My sincere advice to Calvinists is to Lean not on thine own sovereignty speculations, but in all your ways acknowledge His Word, and He will direct thy doctrine.
The Remonstrance: “But whether they are capable...of turning away...that must be more particularly determined out of the Holy Scripture, before we ourselves can teach it with full persuasion of our minds.” (The Remonstrance, Article V, emphasis mine)
Jacob Arminius explains: “Though I here openly and ingenuously affirm, I never taught that a true believer can, either totally or finally fall away from the faith, and perish; yet I will not conceal, that there are passages of scripture which seem to me to wear this aspect; and those answers to them which I have been permitted to see, are not of such kind as to approve themselves on all points to my understanding. On the other hand, certain passages are produced for the contrary doctrine [of unconditional perseverance] which are worthy of much consideration....” (cited in What Love is This? by Dave Hunt, p.92, cross referenced to The Works of James Arminius, Vols. 1 & 2, emphasis mine)
The elect in Christ are capable of backsliding and falling away, though perhaps not capable of losing the gift of salvation bestowed upon those in Christ. (Romans 8:29-30) The Bible teaches that there were indeed professing Christians who had fallen into apostasy, and God took their lives, both in the case of Ananias and Sapphira (Acts 5:1-11), and also of the Corinthian Christians who had abused the Lord’s Communion. (1st Corinthians 11:30) To suggest that they were never truly Christians is left up to speculation, but on the basis of John 10:27-29, Adrian Rogers comments:
Adrian Rogers asks: “‘Well,’ you say, ‘but the devil could take you out of God’s hands.’ Oh, he could? You think that? And you’re still in God’s hands? Well, why hasn’t he taken you out, if he could? Don’t you know if he could, he would, and if he hasn’t, hasn’t he been nice to you? And now you’re going to heaven by the goodness of the devil. Isn’t that a strange doctrine? I mean, you think about it. No! He can’t do it. That’s why he hasn’t done it. He can’t do it.” (You Can Be Saved: Romans 8:28-31)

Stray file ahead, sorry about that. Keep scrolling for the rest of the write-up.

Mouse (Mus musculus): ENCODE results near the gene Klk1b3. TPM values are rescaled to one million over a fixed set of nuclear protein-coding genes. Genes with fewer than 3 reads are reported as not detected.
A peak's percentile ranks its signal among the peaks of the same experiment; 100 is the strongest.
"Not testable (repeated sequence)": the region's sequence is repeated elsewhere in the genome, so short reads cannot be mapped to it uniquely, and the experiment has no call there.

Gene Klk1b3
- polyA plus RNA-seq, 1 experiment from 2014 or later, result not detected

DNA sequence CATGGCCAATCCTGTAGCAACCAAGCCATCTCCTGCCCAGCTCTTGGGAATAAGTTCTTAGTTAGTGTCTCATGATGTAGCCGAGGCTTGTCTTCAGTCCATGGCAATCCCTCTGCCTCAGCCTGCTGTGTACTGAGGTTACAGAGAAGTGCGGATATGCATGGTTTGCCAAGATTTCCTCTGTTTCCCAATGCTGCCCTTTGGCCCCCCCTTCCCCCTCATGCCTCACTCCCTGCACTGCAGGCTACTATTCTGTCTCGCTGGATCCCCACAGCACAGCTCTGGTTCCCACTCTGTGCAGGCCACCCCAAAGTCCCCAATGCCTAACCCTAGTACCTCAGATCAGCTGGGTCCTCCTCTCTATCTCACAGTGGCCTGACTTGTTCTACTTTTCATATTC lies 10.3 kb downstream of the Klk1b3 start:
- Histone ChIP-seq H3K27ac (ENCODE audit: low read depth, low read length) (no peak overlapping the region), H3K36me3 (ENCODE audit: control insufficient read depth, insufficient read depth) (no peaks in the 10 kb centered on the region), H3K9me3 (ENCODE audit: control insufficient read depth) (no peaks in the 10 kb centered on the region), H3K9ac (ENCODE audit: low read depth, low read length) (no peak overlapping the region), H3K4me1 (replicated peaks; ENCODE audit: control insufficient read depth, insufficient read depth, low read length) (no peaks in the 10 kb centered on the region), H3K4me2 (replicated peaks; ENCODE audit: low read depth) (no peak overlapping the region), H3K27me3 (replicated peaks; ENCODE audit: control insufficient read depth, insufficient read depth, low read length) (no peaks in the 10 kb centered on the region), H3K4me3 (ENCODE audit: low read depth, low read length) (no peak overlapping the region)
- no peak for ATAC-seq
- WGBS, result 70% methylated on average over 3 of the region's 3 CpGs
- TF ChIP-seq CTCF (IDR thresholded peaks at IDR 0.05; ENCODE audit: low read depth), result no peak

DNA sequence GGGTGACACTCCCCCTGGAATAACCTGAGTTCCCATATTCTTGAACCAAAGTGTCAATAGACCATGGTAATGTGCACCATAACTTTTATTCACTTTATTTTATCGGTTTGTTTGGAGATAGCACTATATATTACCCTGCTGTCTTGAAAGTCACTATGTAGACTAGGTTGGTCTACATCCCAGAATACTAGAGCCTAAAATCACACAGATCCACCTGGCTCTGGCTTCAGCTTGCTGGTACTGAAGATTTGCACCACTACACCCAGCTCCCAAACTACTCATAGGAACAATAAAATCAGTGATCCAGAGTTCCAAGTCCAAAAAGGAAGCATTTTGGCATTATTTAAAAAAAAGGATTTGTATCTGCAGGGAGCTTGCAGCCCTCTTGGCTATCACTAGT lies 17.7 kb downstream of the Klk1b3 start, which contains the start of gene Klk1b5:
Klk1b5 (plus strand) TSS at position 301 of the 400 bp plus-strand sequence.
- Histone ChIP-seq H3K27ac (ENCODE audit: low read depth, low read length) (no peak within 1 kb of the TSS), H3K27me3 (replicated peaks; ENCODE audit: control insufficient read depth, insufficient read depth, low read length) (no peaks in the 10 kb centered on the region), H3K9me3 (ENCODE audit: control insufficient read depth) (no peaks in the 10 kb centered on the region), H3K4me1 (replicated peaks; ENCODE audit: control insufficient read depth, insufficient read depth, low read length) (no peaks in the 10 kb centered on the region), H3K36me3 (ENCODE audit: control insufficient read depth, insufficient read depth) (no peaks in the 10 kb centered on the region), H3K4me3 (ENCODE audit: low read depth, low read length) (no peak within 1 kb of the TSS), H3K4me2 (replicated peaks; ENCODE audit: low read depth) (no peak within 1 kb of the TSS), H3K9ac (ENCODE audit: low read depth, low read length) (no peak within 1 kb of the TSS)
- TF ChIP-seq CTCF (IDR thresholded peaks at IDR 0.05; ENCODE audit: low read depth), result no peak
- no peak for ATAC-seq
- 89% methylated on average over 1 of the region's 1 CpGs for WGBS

The other point raised by Adrian Rogers is that the Scriptures nowhere records that anyone was ever saved twice. Some suggest that this leads to loose-living, but the Bible showed that there are indeed severe consequences for Christians who do such things. (Acts 5:1-11; 1st Corinthians 11:30) Obviously, God deals with each Christian differently, but to suggest that the doctrine of Eternal Security for the reborn Christian promotes lasciviousness without consequence is baseless, since there is the judgment of believers both in this life (i.e. David), and in the next (i.e. the Believer’s Judgment).
Here is a link to the 4-Point Arminian statement of faith. Regardless, I do not hold either view dogmatically, and you may notice that this website rarely addresses the controvesy over Eternal Security, but mainly focuses on the topics of Election and Predestination. I personally believe in the eternal security of the elect in Christ, but am a proud member of an evangelical, soul-winning church which happens to teach that salvation can be lost. I also belong to the Arminian fellowship of the Society of Evangelical Arminians.
Here’s a quote from Calvinism: A Southern Baptist Dialogue: “Sin has corrupted every aspect of their being; mind, will, emotions, relationships, and actions. By virtue of their anti-God bias and predilection to sin, the unregenerate, apart from grace, are incapable of turning to God, pleasing God, and saving themselves. ... Left to their own resources, sinners degenerate from bad to worse (Rom 1:26-32). This grim human condition, widely attested by revelation and life experience, constitutes the stage for the display of God’s marvelous grace.” (pp.240-241)
Hence the need for God’s Prevenient Grace.
God does not create disposable people as a non-elect class, like a utility, for the use of the Calvinistically elect. God has created man as a living soul, and values each person as His child (Acts 17:28-29), and has a purpose for everyone, and which is also the basis for which He will hold everyone accountable.
Arminianism is essentially John 3:16 theology.